When I was growing up, I would often hear about the dangers of the internet. AIM was supposedly a landfill rank with pedophiles, extortionists, and otherwise malicious actors waiting to pounce on the unsuspecting.
By the time I was working with high school students, the warnings had changed. The focus was on reputation, privacy, and the unintended consequences of social media violence.
Now, it’s 2016, and I don’t know what the warnings are. What I do know is that there is a trend among our youth: The rise of anonymous social media.
What is anonymous social media? First and foremost, it’s a term I like to think I came up with. Second, it refers to sites like Whisper, Yik Yak, and Thoughts Around Me. Some have called these “anonymous messaging apps” but I think that is inaccurate. Snapchat is an anonymous messaging app, kind of—the anonymous part is questionable. These are social media sites. They are social in the ways Facebook and Twitter are social. People interact with posts publicly or privately in comment sections, up-vote and down-vote posts, and publish their own material for others to see. That’s social. The key difference is that users are anonymous.
The majority of users range from middle-schoolers to college students. Parents are already being warned about the perils of anonymous social media and some educational institutions have taken steps to ban the sites. Middle-schoolers and college students alike have used them as platforms for complaints about teachers, homework, programs, companies, the government and so on. In some cases, these complaints have resulted in damage to everyday people who are not impervious to large-scale public attacks. One university professor came close to resigning after students tore her apart on Yik Yak.
This is not the only kind of discourse that takes place on the sites, however. In fact, I would argue that injurious discourse is marginal compared with the compassionate and positive discourse. Spend some time on any of the sites that I mentioned and you will see that there is a high degree of sensitivity that dictates how users treat each other, how they rate posts, and what they allow and disallow.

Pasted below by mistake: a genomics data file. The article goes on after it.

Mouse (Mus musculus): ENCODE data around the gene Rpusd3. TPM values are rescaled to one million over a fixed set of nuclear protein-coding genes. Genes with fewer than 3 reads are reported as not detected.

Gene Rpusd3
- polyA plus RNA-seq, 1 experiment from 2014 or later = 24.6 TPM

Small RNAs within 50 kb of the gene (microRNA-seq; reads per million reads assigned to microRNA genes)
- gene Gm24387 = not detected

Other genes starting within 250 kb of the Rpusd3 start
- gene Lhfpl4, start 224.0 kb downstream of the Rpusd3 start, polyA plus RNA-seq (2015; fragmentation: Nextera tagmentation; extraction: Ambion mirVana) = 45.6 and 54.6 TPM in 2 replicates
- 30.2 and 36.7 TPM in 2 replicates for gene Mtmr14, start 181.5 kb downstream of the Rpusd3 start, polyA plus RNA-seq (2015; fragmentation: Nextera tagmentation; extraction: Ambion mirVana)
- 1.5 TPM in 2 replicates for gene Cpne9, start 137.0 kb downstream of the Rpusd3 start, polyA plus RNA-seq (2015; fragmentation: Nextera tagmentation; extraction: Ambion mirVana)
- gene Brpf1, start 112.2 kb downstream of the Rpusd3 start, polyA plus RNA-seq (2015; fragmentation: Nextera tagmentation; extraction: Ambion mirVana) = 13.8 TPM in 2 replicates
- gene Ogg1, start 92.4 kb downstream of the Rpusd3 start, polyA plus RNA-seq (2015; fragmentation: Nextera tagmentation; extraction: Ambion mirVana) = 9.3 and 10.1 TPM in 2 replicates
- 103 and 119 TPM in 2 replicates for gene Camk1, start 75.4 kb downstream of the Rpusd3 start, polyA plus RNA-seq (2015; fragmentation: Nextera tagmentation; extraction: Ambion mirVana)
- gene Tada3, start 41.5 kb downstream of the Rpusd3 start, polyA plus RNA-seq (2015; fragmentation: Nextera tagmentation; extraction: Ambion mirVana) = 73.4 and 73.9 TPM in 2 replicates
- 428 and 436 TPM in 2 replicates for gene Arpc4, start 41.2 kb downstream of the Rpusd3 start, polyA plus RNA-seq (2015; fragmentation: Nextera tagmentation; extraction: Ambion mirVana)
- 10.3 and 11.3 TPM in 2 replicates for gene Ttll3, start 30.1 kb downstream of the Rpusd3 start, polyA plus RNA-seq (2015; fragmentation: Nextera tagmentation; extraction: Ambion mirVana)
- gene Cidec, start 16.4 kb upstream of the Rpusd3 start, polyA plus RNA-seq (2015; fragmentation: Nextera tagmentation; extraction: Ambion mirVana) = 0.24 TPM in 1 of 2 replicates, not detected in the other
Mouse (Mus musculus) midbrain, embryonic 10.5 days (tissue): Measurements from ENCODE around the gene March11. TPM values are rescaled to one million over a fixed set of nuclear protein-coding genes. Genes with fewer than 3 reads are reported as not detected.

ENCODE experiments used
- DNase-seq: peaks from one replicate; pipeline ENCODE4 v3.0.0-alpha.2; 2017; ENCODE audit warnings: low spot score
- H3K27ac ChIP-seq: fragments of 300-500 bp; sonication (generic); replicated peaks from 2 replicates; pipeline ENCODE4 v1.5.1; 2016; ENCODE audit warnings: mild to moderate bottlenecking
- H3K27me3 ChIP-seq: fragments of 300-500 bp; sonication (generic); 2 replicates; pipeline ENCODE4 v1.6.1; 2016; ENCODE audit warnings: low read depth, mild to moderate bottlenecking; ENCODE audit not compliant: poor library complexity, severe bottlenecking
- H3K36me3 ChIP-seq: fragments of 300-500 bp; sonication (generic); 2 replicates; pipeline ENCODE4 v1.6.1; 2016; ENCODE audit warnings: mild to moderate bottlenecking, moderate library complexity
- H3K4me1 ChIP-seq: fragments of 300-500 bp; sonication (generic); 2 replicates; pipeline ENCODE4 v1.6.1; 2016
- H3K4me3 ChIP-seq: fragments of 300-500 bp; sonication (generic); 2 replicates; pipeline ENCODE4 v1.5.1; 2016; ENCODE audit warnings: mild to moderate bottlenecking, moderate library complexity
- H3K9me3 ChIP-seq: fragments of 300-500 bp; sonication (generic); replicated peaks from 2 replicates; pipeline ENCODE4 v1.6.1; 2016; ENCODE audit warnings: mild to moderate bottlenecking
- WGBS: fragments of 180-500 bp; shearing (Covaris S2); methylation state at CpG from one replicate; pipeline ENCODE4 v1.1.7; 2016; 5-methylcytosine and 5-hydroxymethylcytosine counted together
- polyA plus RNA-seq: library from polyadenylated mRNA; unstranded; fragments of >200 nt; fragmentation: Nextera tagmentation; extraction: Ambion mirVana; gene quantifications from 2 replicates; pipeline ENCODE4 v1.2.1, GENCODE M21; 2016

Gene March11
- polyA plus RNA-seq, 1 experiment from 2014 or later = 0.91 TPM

The question then arises: Are anonymous social media sites really worrisome enough to warrant severe action against them or to limit their presence at all levels of education? Some experts have argued that anonymity and anonymous social media sites help people get access to services and overcome social barriers. In my view (as Bernie Sanders would say), there is a desirable culture growing in these sites that we may want to nurture rather than weed out.
Let’s start with the most salient feature of anonymous social media sites, the anonymity. Anonymity grants impressive freedoms. In practice, the sites are testing grounds and support networks. They are places where people can reveal their deepest, darkest secrets and receive all kinds of feedback. Some users just want to interact with those ideas, emotions, beliefs and experiences, whether it be positively or negatively.
This is an example from Thoughts Around Me:
These are trending posts. Some have received upwards of 43 comments and a number of up-votes and down-votes. You may have noticed a shield inside each text block. Those are badges that indicate how active a poster is. The company is probably using an achievement-based marketing tactic to increase post behavior. A number of people have railed against this feature and have asked the company to remove it.